In 2004 80 percent of the speeding drivers under 21 years old in the US who were involved in fatal crashes were also impaired with a blood alcohol concentration of 08 or greater?
False Read More
What has happend to the rate of alcohol-related fatal traffic crashes among drivers ages 16-20 over the last 20 years?
it has risen from 75 percent Read More
There are several protective measures in cars that help avoid fatal crashes. Antilocking braking systems are essential if one drives in a place where ice forms during the winter. However, the most important protection one can use is one's seatbelt, which easily turns fatal crashes into merely injurious ones. Read More
The following represents facts and figures regarding large truck accidents and the serious damages they inflict on our roadways every year. One out of eight traffic fatalities in 2005 resulted from a collision involving a large truck. In 2005, 442,000 large trucks (gross vehicle weight rating greater than 10,000 pounds) were involved in traffic crashes in the United States; 4,932 were involved in fatal crashes. A total of 5,212 people died (12 percent of all… Read More
Motor-vehicle crashes are the leading cause of death in the United States for persons aged 16--24 years, and a substantial proportion of these crashes are alcohol-related. Alcohol-impaired driving is highest among persons aged 21--24 years (1), and the percentage of fatal crashes that are alcohol-related is highest for this age group (2). However, alcohol-related crashes are a serious problem even for the youngest drivers. Not only are drivers aged <21 years more likely than older… Read More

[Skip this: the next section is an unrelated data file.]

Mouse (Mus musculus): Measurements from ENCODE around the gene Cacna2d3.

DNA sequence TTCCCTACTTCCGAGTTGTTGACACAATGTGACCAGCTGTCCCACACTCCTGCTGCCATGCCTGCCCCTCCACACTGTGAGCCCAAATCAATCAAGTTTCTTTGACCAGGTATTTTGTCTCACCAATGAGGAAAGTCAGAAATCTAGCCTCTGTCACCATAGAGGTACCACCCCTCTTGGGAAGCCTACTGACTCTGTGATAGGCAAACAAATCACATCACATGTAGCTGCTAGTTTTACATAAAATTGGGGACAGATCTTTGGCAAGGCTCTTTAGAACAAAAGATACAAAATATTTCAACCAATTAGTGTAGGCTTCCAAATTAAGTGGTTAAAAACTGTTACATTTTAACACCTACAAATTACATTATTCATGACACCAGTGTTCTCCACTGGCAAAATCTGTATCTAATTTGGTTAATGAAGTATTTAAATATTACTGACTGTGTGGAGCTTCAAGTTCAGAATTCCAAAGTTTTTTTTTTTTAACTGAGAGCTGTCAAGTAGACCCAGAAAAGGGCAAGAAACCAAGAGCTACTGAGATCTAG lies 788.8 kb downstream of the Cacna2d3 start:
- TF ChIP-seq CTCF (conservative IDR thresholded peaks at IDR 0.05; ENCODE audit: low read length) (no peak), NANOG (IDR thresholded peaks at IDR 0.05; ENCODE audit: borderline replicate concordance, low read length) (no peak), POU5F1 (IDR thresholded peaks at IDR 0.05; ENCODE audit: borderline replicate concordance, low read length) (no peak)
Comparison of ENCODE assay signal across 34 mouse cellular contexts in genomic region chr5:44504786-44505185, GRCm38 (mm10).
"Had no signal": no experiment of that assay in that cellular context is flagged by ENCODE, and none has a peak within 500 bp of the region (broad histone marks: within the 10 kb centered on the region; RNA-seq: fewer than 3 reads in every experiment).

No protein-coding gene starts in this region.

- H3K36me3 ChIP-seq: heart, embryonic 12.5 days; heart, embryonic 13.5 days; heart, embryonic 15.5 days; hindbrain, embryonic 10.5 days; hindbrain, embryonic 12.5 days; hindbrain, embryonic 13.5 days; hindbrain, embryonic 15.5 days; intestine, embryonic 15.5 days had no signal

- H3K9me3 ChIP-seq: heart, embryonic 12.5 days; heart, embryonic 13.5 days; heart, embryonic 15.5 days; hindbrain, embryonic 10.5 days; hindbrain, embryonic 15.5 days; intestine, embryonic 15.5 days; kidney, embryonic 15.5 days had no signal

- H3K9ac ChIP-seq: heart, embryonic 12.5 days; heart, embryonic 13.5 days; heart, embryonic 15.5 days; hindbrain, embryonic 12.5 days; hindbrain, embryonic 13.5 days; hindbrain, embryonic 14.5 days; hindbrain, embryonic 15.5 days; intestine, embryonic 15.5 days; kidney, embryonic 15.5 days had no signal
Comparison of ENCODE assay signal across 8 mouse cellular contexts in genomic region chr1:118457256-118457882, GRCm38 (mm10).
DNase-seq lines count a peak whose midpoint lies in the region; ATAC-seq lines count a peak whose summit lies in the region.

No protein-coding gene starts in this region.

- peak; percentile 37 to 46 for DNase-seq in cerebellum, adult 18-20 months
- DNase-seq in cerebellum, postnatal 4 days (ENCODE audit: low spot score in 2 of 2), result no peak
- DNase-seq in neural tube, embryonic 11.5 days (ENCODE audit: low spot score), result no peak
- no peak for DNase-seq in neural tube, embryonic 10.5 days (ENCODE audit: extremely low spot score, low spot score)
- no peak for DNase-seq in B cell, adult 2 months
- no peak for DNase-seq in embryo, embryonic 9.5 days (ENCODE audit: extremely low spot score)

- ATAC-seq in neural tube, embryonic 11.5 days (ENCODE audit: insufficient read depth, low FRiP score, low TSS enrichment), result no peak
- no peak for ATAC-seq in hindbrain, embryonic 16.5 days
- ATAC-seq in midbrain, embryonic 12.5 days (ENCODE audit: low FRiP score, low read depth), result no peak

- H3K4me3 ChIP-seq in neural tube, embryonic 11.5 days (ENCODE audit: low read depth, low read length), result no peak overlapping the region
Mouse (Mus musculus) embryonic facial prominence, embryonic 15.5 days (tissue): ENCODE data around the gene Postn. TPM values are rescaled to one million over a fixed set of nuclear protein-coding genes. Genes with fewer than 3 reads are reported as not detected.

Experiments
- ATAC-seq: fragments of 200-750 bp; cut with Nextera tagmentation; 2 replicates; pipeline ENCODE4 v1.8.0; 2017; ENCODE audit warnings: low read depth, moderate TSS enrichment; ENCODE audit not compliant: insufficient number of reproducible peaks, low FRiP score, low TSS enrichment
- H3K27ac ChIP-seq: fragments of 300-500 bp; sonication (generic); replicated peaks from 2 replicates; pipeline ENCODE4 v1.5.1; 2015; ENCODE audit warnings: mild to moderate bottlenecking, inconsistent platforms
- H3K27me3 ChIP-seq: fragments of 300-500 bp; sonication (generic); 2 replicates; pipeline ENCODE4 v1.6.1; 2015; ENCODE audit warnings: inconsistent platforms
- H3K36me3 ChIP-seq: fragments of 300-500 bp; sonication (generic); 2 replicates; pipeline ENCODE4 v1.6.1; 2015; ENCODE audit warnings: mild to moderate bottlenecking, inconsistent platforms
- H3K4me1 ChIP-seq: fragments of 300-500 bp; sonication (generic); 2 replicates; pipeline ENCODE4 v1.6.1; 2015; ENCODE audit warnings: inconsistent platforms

Yes... About 8% of all vehicle crashes. About 40% of all fatal vehicle crashes. (According to NHTSA) Read More
by David J. Hanson, Ph.D. The Insurance Institute for Highway Safety in an unbiased evaluator of all the causes of traffic crashes, injuries and deaths. The insurance companies that sponsor its work are interested in reducing traffic accidents. Neither the insurance industry nor the Institute has an ideological agenda to promote. The following information is from the Institute's web site Question and Answer page about alcohol: What proportion of all motor vehicle crashes is caused… Read More
People can read more about fatal car crashes on Experience Project, CTV News, City Pulse, Insurance Journal, Statistic Brain, Traffic Collisions and Car Deaths. Read More
Source: Edgar Snyder & Associates There were more than 5.5 million car accidents in the United States. Nearly 31,000 were fatal, and more than 2 million people were injured. The majority of fatal crashes involved only one vehicle (61 percent). Nearly half of all fatal crashes occurred on roads with posted speed limits of 55 mph or higher. The deadliest month for car crashes was August. More than 2,864 fatal crashes occurred in 2009. Most… Read More
Truck drivers Read More
night Read More
Excessive speed is one of the causes. Read More
36,254 in 1994. Read More
37,241 in 1995. Read More
37,494 in 1996. Read More
37,324 in 1997. Read More
37,107 in 1998. Read More
37,140 in 1999. Read More
37,526 in 2000. Read More